letters | debating israel’s settlement plan

History shows that Palestinian leaders don’t support two-state Mideast plan

THE GLOBE condemns Israel’s plans for new settlements in the E-1 area as a “blow” to the Mideast peace process, lamenting how “peace talks can be held hostage to politics” (“Israeli settlement plan is a blow to Mideast peace process,” Editorial, Dec. 21).

However, the Globe does not explain why peace talks did not resume in 2008, when Israel instituted a 10-month freeze on settlements, or why settlements are a “blow” to peace at all; why can’t a future Palestinian state include some Jewish residents as part of a peace agreement? The answer to the latter is that the Palestinian Authority has always sought to exclude Jews from its territory. How a peace agreement can be made between an entity that cannot abide Jewish residents and a Jewish state is not addressed.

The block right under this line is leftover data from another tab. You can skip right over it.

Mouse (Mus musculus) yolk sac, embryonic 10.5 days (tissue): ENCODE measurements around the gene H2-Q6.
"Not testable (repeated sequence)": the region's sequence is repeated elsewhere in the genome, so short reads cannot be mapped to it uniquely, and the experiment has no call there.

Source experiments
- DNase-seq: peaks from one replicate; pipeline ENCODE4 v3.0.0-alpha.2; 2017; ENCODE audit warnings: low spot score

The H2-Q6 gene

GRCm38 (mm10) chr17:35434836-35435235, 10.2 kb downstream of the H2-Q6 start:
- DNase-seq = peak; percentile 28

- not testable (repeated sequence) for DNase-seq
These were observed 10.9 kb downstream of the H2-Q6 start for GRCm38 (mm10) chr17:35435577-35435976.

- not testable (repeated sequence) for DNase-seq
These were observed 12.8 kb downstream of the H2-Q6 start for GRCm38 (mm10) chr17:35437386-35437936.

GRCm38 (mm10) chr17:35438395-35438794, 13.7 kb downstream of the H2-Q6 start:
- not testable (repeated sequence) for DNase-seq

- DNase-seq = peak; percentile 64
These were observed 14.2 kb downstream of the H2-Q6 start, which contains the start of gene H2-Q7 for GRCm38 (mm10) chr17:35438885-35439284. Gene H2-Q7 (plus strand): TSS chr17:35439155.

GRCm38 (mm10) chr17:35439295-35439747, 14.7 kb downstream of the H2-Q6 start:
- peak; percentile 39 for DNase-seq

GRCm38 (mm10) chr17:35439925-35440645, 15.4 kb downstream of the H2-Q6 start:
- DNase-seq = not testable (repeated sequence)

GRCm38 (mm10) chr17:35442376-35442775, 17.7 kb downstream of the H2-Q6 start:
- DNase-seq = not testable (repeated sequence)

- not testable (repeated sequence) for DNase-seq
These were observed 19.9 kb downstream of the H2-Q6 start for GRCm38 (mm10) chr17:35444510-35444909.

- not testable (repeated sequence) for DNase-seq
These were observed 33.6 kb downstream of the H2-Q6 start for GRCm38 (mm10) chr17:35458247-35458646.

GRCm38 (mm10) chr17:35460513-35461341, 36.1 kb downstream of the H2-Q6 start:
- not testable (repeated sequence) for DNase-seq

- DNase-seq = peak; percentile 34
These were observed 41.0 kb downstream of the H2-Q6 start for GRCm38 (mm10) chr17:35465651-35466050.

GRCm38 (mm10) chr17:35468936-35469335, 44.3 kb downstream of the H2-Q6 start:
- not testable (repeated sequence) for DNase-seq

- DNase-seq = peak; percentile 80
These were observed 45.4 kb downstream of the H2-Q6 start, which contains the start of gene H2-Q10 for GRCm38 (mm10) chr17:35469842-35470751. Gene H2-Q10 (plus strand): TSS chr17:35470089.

The unfortunate fact is that settlements are not a blow to the 19-year-old “peace process,” because the peace process is dead. The Palestinian Authority does not seek a state, but rather the destruction of Israel; this is plainly evident from the authority’s rejection of becoming a state at the 2000 Camp David and Taba conferences.


History is replete with disastrous movements to restrict or terminate Jewish residency. It’s disappointing the Globe has lent its support to one.

Jack J. Schuss